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Purpose: We investigated the effect of a chronic dietary periodization strategy on endurance performance in trained athletes. Methods: Twenty-one triathletes (V·O2max: 58.7 ± 5.7 mL·min-1·kg-1) were divided into two groups: a “sleep-low” (SL) (n = 11) and a control (CON) group (n = 10) consumed the same daily carbohydrate (CHO) intake (6 g·kg-1·d-1) but with different timing over the day to manipulate CHO availability before and after training sessions. The SL strategy consisted of a 3-wk training–diet intervention comprising three blocks of diet–exercise manipulations: 1) “train-high” interval training sessions in the evening with high-CHO availability, 2) overnight CHO restriction (“sleeping-low”), and 3) “train-low” sessions with low endogenous and exogenous CHO availability. The CON group followed the same training program but with high CHO availability throughout training sessions (no CHO restriction overnight, training sessions with exogenous CHO provision). Results: There was a significant improvement in delta efficiency during submaximal cycling for SL versus CON (CON, +1.4% ± 9.3%; SL, +11% ± 15%, P < 0.05). SL also improved supramaximal cycling to exhaustion at 150% of peak aerobic power (CON, +1.63% ± 12.4%; SL, +12.5% ± 19.0%; P = 0.06) and 10-km running performance (CON, -0.10% ± 2.03%; SL, -2.9% ± 2.15%; P < 0.05). Fat mass was decreased in SL (CON, -2.6 ± 7.4; SL, -8.5% ± 7.4% before; P < 0.01), but not lean mass (CON, -0.22 ± 1.0; SL, -0.16% ± 1.7% PRE). Conclusion: Short-term periodization of dietary CHO availability around selected training sessions promoted significant improvements in submaximal cycling economy, as well as supramaximal cycling capacity and 10-km running time in trained endurance athletes.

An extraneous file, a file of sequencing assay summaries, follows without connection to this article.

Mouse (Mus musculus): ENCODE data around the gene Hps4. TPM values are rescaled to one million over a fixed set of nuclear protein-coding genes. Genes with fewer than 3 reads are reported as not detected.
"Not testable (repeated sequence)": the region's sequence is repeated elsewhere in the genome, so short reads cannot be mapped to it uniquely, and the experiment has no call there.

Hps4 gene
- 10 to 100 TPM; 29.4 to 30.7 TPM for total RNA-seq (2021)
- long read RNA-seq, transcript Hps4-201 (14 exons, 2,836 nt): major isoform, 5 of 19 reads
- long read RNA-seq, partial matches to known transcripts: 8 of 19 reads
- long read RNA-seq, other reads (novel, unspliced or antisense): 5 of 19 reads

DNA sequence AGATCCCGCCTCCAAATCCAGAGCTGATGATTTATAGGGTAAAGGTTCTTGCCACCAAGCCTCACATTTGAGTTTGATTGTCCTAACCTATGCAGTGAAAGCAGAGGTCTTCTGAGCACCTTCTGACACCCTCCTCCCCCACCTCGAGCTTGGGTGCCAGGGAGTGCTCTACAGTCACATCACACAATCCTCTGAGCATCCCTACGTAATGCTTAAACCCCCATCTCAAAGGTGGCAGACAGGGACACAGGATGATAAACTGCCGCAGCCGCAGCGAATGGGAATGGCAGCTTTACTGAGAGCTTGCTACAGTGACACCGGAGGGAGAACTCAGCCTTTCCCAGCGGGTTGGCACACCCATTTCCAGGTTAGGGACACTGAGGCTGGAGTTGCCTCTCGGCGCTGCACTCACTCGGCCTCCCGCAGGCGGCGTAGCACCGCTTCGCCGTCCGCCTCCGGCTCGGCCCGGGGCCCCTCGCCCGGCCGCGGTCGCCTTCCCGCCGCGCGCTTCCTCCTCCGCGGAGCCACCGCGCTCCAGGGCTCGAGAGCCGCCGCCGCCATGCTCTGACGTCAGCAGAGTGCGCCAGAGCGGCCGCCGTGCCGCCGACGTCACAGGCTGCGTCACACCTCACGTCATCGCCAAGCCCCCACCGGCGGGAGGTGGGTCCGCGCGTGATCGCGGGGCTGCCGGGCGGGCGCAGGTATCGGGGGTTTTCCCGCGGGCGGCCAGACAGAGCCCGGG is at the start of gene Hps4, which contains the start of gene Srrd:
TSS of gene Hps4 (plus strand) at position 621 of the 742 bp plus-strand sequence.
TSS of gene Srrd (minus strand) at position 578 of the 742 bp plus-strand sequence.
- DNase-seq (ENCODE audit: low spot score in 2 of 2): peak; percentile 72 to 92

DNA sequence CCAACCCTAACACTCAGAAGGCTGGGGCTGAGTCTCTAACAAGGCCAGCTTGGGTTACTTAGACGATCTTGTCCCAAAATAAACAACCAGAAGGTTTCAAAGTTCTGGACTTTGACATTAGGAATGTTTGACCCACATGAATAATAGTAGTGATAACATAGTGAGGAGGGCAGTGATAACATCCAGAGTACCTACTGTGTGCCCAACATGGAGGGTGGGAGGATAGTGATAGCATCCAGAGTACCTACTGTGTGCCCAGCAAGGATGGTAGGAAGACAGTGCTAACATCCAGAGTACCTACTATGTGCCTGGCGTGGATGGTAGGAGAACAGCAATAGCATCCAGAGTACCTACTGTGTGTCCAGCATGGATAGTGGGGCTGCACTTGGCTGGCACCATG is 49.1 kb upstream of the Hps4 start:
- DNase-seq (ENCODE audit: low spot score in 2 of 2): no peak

Mary MacKillop Institute for Health Research

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Journal Article

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